Alaska Republican Sen. Dan Sullivan  and  Ohio Democrat Sen. Sherrod Brown got into a testy exchange on the Senate floor over wearing masks to protect others from COVID-19.

Brown asked Sullivan to “please wear a mask as he speaks.”

“I don’t wear a mask when I’m speaking, like most senators,” snarled a visibly angry Sullivan toward Brown. “I don’t need your instruction.”

The tone shocked onlookers.

“I know you don’t need my instruction,” shot back Brown. “But there clearly isn’t much interest in this body in public health. We have a president who hasn’t shown up at a coronavirus task force meeting in months. We have a majority leader (Senate Majority Leader Mitch McConnell, R-Ky.) that calls us back here to vote on an unqualified nominee and at the same time to vote on judge after judge after judge, exposing all of the people who can’t say anything. I understand. People in front of you and the presiding officer. And exposing all the staff here. And the majority leader just doesn’t seem to care.”

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The coronavirus has killed more than 247,000 Americans this year and infected at least 11.1 million — some 1 million of them in just the past week.

Yet in Congress, where talks over economic relief bills stalled out months ago, lame-duck approval of aid is hardly front-of-mind. 


The urgency of the nationwide surge in virus cases, spiking hospitalizations and increasing death toll has hardly resonated in the nation’s capital as its leaders are vexed by transition politics and trying to capitalize on the promise of a vaccine.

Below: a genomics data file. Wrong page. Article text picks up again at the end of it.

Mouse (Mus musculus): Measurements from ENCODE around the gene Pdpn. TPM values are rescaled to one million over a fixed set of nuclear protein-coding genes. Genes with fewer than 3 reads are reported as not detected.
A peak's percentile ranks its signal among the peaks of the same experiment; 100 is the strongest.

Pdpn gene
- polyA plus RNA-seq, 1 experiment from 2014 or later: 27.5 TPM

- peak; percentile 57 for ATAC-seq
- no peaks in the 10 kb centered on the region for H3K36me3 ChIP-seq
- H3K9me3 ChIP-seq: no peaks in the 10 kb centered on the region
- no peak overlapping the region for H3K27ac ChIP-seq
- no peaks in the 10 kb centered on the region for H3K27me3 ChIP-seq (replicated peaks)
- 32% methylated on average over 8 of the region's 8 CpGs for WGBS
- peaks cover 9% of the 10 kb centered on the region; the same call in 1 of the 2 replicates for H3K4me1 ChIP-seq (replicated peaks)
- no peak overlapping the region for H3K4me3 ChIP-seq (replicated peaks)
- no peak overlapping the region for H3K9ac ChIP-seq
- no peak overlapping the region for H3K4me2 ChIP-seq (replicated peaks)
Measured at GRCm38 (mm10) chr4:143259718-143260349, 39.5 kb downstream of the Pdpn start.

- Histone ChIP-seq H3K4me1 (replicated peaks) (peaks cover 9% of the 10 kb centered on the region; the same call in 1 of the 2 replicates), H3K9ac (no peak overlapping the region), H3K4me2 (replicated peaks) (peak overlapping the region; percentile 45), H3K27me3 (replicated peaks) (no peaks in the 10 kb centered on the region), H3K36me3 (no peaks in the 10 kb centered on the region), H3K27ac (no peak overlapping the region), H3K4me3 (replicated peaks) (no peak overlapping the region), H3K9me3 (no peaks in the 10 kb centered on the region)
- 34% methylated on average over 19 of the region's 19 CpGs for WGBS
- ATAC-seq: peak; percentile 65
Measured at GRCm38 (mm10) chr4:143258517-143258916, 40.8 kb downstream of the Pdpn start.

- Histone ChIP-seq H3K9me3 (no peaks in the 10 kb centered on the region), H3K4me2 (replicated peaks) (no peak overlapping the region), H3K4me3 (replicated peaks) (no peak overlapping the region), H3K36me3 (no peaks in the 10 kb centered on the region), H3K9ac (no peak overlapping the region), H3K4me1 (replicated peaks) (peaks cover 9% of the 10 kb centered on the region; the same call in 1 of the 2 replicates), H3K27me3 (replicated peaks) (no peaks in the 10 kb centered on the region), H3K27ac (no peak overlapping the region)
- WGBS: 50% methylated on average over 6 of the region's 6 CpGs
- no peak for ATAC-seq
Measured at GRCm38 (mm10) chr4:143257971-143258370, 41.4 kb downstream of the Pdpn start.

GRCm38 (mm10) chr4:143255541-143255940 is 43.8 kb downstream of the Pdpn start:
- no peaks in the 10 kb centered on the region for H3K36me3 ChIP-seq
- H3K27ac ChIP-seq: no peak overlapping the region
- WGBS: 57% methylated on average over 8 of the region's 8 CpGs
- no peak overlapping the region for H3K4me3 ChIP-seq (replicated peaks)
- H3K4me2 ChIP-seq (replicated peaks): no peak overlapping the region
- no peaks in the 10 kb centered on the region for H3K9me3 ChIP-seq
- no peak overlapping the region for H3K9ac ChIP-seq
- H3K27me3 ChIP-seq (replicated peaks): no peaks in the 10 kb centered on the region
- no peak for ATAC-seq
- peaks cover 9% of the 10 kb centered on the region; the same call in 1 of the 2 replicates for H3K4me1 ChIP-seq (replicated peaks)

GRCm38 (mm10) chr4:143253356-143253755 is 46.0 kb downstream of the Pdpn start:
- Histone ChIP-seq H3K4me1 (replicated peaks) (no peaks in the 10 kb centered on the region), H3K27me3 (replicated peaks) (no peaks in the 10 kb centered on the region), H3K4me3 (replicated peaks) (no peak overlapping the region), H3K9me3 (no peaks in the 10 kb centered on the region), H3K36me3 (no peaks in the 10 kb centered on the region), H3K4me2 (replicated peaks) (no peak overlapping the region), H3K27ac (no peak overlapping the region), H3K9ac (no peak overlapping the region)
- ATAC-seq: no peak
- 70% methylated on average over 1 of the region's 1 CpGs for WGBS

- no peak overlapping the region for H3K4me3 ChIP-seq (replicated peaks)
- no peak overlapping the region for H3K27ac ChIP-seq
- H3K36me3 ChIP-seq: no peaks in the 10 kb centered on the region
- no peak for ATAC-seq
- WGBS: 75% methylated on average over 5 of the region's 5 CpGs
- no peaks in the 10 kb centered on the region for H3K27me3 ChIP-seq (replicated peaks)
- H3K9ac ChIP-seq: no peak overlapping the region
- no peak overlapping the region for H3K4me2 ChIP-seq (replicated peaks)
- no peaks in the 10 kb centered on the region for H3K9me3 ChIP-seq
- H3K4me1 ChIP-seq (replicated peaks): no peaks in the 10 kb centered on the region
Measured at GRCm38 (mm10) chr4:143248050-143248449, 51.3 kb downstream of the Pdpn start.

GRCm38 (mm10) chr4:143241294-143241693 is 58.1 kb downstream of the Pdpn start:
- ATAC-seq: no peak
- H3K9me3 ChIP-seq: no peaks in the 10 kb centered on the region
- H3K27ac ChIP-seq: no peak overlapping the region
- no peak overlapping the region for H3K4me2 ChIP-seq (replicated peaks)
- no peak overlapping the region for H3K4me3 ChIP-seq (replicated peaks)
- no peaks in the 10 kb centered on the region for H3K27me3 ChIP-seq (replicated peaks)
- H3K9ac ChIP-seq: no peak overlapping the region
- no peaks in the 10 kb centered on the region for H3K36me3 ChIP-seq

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There’s no progress in Congress. The split-decision election — in which Democrats absorbed sizable losses in House races despite defeating President Trump— hasn’t sparked any movement or prodded House Speaker Nancy Pelosi, D-Calif., or McConnell to switch from their pre-election postures.

Pelosi wants to go big, say $2 trillion; McConnell wants a smaller package in the $500 billion range that his rightward-tilting colleagues can live with. Moving toward somewhere in the middle would be difficult for both camps.

Trump is a disruptive factor on Capitol Hill and no deal is possible without his buy-in, or at least his signature. Without a better and more reliable signal of Trump’s intentions, both McConnell and Pelosi could be wary of navigating the turbulence required to forge an agreement.

The results of the election have also weakened the negotiating position of Pelosi, who played hardball during the weeks leading up to the election, only to come away empty-handed. But she is not — yet — wavering from her insistence on a sweeping and comprehensive relief bill rather than the more targeted approach favored by Republicans.

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